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will be one of the first to victory is so won by leningrad to president reagan that at. the symphony was had not only in the concert a radio broadcast carried it to the front line of the leningrad. germans in the trenches had it too. late a german soldiers wrote in that diary that they'd been amazed by the steadfastness of the people of leningrad. please please. please. please please. and i guess that. many of the musicians locust were some months from the fronts for that is their own ends. look at the list of what marcus trunk is full nature of the
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show stock which sing with any officer only if you rehearsals is that a. music was in harmony allows a limb would need this and it was even sort of them was like. this route was known as the road of lines and became the only hope for the c.p.p. first colonies of conscience because it's interesting that over making not a good choice of supplies to the city in november one thousand four hundred long. this and subsequent convoys brought sinden to people out. there out of a directed traffic on this vital road. just because that was the starting point of the road rage mitchell let's it all began on november twenty second two that's nine hundred forty one. a monument now stands on the site where the lifeline that saved so many lives began their older but often comes here to pay tribute to those who
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died during the tragic war years but that has a broken ring the road of life kept that ring from ever becoming what we used to skew the water from the holes he made by falling shells into order over the tragic is my been nice letter in order to ensure a safe passage for the truck. she says that each time she visits this place she recalls the horror of the first winter spent under siege. and. tense pitched on the ice i was people looking off to the road while enemy troops attempted to cut what was a vital artery. in. the road of life was bombarded several times occasionally the ice cracked sending trucks and that precious cargo to the bottom of the light the i deceived it will mushroom the driver couldn't see the cracks because it was covered with snow the truck and its driver went down beneath the ice. the trucks headlights were shining beneath the water for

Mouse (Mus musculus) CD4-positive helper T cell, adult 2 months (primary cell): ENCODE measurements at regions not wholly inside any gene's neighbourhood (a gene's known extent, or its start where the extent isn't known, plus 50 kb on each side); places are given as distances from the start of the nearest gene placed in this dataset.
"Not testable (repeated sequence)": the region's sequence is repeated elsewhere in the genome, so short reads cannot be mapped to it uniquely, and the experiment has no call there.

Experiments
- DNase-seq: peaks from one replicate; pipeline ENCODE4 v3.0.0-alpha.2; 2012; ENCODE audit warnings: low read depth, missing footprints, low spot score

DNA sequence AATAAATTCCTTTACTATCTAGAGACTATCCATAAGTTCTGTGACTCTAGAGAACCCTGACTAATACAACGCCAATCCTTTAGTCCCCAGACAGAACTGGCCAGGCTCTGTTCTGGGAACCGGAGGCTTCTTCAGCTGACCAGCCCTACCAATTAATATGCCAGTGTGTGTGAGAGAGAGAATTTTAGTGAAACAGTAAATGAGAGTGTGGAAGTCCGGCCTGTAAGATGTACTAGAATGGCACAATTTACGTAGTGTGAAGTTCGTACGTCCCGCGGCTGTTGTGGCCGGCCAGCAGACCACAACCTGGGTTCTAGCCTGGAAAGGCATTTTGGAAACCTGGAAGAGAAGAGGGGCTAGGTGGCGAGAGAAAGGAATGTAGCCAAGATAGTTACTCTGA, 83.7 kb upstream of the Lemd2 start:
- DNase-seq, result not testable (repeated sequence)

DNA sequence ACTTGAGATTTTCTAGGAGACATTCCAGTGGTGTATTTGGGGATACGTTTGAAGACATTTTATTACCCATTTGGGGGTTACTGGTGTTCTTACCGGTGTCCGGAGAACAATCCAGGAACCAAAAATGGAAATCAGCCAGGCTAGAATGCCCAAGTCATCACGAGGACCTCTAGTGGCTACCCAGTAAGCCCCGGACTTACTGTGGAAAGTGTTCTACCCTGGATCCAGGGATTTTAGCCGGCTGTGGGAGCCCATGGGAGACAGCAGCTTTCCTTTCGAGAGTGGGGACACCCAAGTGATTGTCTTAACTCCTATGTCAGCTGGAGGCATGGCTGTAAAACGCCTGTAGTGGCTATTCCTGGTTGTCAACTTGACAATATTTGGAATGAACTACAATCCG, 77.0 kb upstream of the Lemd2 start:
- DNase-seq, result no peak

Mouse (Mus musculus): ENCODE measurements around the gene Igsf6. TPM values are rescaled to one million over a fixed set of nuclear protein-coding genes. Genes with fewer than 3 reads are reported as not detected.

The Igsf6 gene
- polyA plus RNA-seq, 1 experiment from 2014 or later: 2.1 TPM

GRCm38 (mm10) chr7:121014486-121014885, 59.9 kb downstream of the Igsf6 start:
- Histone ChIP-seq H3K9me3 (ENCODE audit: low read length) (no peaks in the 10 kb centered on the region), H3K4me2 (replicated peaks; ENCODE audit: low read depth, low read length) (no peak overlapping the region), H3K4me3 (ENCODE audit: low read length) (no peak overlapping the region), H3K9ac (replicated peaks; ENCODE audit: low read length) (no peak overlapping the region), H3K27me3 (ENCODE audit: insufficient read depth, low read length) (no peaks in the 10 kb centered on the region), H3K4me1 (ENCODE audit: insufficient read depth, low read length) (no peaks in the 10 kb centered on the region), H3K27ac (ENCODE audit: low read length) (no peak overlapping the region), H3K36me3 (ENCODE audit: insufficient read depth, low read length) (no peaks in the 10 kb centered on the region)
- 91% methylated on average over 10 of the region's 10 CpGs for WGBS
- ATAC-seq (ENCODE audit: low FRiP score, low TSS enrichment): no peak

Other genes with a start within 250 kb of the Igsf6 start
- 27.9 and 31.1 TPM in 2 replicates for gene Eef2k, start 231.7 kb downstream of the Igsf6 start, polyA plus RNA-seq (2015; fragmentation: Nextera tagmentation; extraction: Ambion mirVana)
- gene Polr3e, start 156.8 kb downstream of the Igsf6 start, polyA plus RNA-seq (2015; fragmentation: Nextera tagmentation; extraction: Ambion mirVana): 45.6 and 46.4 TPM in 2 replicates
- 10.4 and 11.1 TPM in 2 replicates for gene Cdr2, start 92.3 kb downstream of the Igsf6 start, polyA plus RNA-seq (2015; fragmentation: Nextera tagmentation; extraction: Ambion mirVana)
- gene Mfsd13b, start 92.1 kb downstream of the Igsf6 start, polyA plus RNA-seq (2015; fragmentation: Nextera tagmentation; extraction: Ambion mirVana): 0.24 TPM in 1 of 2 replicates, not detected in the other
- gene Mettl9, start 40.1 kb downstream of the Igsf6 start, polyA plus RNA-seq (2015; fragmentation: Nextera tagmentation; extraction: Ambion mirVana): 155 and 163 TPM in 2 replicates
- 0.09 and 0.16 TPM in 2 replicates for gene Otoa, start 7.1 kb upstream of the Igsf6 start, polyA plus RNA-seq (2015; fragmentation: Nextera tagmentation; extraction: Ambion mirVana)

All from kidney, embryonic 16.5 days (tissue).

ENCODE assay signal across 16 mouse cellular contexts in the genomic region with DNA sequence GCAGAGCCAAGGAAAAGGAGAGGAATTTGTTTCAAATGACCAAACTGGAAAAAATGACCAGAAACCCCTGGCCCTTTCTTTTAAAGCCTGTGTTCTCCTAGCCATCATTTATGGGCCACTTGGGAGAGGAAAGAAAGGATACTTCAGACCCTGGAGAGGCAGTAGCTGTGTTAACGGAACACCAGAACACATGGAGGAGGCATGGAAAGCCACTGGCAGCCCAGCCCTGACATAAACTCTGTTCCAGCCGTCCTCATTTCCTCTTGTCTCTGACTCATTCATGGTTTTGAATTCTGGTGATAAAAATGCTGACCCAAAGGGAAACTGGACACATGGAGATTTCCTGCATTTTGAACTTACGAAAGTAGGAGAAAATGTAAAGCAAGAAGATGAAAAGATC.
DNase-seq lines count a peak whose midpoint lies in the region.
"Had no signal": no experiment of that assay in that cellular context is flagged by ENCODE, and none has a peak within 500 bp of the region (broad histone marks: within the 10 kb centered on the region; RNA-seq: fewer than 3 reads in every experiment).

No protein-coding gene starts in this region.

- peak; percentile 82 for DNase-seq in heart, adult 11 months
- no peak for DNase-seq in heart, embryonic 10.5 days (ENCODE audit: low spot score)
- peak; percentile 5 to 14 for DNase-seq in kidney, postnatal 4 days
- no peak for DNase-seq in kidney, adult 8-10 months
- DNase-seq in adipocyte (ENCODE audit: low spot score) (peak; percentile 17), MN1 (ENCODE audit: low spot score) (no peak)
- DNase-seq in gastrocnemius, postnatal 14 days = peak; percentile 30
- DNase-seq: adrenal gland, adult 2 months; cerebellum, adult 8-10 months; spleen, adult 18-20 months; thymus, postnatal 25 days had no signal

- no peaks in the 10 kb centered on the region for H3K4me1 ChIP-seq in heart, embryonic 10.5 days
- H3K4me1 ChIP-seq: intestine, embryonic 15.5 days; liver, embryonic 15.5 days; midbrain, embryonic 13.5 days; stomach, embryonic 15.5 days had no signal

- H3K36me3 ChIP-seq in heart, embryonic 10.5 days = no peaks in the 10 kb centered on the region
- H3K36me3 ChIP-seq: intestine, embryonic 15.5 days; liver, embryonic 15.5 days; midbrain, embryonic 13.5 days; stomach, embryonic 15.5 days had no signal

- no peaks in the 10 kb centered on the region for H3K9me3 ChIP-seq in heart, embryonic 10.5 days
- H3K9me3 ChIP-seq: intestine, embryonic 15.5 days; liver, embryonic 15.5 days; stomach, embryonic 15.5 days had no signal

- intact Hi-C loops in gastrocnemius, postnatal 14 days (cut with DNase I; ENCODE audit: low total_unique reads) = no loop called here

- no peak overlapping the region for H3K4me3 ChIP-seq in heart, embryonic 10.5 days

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a long time after that. in the past year they found. the appropriately named museum. these tires were produced in germany in january of one thousand nine hundred thirty four. can you imagine how old they. are sixty three sixty four years under the waters of lake. the museum. expeditions. he says lifting many of the. takes time i. one of the trucks sank with a load of skis. and skis are scattered within
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a radius of one and a half. year we'll pull them from the water and they'll be one of the museum's most valuable exhibits. the road of life remained operational for eighteen months during that time over a million people were evacuated from leningrad huge some four hundred thousand tons of food and other supplies will brought into the besieged city. of motion that when you are good at twenty thousand people work hard these days to move food supplies in the body leningrad might drugs through zero to this and to evaluate children the first since the middle besieged city and i'm going to the country's interior who's admitted that although she's not despite the selfless efforts of those who helped deliver them the food supplies that reach the blockaded city were not enough to meet the needs of all of its residents. meanwhile the nazis persisted with the bombardment of many ground they drop bombs together